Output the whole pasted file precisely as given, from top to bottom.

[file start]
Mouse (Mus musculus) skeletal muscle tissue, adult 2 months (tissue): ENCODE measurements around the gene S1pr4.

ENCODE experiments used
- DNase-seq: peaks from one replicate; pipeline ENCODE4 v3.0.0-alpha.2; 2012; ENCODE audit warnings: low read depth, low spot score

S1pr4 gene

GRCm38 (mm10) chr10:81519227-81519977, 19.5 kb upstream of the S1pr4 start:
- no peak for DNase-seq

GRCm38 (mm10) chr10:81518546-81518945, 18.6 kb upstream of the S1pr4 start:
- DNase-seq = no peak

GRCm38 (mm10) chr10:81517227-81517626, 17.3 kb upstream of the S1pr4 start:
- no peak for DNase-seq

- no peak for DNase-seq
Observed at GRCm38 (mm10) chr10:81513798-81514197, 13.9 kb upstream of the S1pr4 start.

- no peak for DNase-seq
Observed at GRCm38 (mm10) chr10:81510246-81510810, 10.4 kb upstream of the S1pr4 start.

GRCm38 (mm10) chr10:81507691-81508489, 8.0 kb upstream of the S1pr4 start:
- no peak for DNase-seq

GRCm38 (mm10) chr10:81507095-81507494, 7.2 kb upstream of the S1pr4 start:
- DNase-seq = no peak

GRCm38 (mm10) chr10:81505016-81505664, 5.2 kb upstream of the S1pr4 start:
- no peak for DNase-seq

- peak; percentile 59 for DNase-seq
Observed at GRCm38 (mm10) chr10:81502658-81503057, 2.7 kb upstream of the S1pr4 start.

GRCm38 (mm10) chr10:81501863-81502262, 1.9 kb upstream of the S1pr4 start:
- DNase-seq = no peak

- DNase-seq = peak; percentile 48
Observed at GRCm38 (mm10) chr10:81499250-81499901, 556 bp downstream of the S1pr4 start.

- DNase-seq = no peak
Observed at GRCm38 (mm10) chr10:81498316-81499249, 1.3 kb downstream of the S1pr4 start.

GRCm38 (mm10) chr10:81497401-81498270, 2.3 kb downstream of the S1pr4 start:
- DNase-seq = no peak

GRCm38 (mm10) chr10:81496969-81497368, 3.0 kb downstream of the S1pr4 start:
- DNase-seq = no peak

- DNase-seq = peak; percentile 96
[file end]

Mouse (Mus musculus) skeletal muscle tissue, adult 2 months (tissue): ENCODE measurements around the gene S1pr4.

ENCODE experiments used
- DNase-seq: peaks from one replicate; pipeline ENCODE4 v3.0.0-alpha.2; 2012; ENCODE audit warnings: low read depth, low spot score

S1pr4 gene

GRCm38 (mm10) chr10:81519227-81519977, 19.5 kb upstream of the S1pr4 start:
- no peak for DNase-seq

GRCm38 (mm10) chr10:81518546-81518945, 18.6 kb upstream of the S1pr4 start:
- DNase-seq = no peak

GRCm38 (mm10) chr10:81517227-81517626, 17.3 kb upstream of the S1pr4 start:
- no peak for DNase-seq

- no peak for DNase-seq
Observed at GRCm38 (mm10) chr10:81513798-81514197, 13.9 kb upstream of the S1pr4 start.

- no peak for DNase-seq
Observed at GRCm38 (mm10) chr10:81510246-81510810, 10.4 kb upstream of the S1pr4 start.

GRCm38 (mm10) chr10:81507691-81508489, 8.0 kb upstream of the S1pr4 start:
- no peak for DNase-seq

GRCm38 (mm10) chr10:81507095-81507494, 7.2 kb upstream of the S1pr4 start:
- DNase-seq = no peak

GRCm38 (mm10) chr10:81505016-81505664, 5.2 kb upstream of the S1pr4 start:
- no peak for DNase-seq

- peak; percentile 59 for DNase-seq
Observed at GRCm38 (mm10) chr10:81502658-81503057, 2.7 kb upstream of the S1pr4 start.

GRCm38 (mm10) chr10:81501863-81502262, 1.9 kb upstream of the S1pr4 start:
- DNase-seq = no peak

- DNase-seq = peak; percentile 48
Observed at GRCm38 (mm10) chr10:81499250-81499901, 556 bp downstream of the S1pr4 start.

- DNase-seq = no peak
Observed at GRCm38 (mm10) chr10:81498316-81499249, 1.3 kb downstream of the S1pr4 start.

GRCm38 (mm10) chr10:81497401-81498270, 2.3 kb downstream of the S1pr4 start:
- DNase-seq = no peak

GRCm38 (mm10) chr10:81496969-81497368, 3.0 kb downstream of the S1pr4 start:
- DNase-seq = no peak

- DNase-seq = peak; percentile 96